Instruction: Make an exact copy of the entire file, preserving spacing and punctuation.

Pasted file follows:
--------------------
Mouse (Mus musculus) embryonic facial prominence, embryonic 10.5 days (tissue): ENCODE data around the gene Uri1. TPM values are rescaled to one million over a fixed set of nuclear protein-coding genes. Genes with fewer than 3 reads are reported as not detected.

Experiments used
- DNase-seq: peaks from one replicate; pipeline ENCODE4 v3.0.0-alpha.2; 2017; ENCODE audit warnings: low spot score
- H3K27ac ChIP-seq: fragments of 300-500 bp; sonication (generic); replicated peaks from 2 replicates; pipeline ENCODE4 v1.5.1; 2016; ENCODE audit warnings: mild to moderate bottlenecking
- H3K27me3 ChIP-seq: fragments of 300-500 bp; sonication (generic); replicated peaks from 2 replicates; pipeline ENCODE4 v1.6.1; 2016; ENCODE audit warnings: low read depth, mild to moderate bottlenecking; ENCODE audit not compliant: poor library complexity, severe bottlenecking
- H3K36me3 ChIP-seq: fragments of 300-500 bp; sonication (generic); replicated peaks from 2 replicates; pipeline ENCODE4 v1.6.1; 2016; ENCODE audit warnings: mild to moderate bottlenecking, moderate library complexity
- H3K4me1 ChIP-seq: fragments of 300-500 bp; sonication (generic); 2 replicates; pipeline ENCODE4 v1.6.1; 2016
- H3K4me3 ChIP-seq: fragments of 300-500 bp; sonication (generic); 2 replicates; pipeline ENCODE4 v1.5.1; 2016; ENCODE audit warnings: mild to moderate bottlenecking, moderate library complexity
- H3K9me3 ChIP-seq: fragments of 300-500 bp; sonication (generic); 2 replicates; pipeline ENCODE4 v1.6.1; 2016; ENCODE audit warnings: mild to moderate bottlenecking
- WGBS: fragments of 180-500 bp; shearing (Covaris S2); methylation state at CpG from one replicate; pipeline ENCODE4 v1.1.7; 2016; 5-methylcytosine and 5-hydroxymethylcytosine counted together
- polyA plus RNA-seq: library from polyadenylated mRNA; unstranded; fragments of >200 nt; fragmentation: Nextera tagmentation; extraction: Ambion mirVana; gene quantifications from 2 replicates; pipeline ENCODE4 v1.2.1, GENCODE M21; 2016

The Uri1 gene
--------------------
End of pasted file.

Mouse (Mus musculus) embryonic facial prominence, embryonic 10.5 days (tissue): ENCODE data around the gene Uri1. TPM values are rescaled to one million over a fixed set of nuclear protein-coding genes. Genes with fewer than 3 reads are reported as not detected.

Experiments used
- DNase-seq: peaks from one replicate; pipeline ENCODE4 v3.0.0-alpha.2; 2017; ENCODE audit warnings: low spot score
- H3K27ac ChIP-seq: fragments of 300-500 bp; sonication (generic); replicated peaks from 2 replicates; pipeline ENCODE4 v1.5.1; 2016; ENCODE audit warnings: mild to moderate bottlenecking
- H3K27me3 ChIP-seq: fragments of 300-500 bp; sonication (generic); replicated peaks from 2 replicates; pipeline ENCODE4 v1.6.1; 2016; ENCODE audit warnings: low read depth, mild to moderate bottlenecking; ENCODE audit not compliant: poor library complexity, severe bottlenecking
- H3K36me3 ChIP-seq: fragments of 300-500 bp; sonication (generic); replicated peaks from 2 replicates; pipeline ENCODE4 v1.6.1; 2016; ENCODE audit warnings: mild to moderate bottlenecking, moderate library complexity
- H3K4me1 ChIP-seq: fragments of 300-500 bp; sonication (generic); 2 replicates; pipeline ENCODE4 v1.6.1; 2016
- H3K4me3 ChIP-seq: fragments of 300-500 bp; sonication (generic); 2 replicates; pipeline ENCODE4 v1.5.1; 2016; ENCODE audit warnings: mild to moderate bottlenecking, moderate library complexity
- H3K9me3 ChIP-seq: fragments of 300-500 bp; sonication (generic); 2 replicates; pipeline ENCODE4 v1.6.1; 2016; ENCODE audit warnings: mild to moderate bottlenecking
- WGBS: fragments of 180-500 bp; shearing (Covaris S2); methylation state at CpG from one replicate; pipeline ENCODE4 v1.1.7; 2016; 5-methylcytosine and 5-hydroxymethylcytosine counted together
- polyA plus RNA-seq: library from polyadenylated mRNA; unstranded; fragments of >200 nt; fragmentation: Nextera tagmentation; extraction: Ambion mirVana; gene quantifications from 2 replicates; pipeline ENCODE4 v1.2.1, GENCODE M21; 2016

The Uri1 gene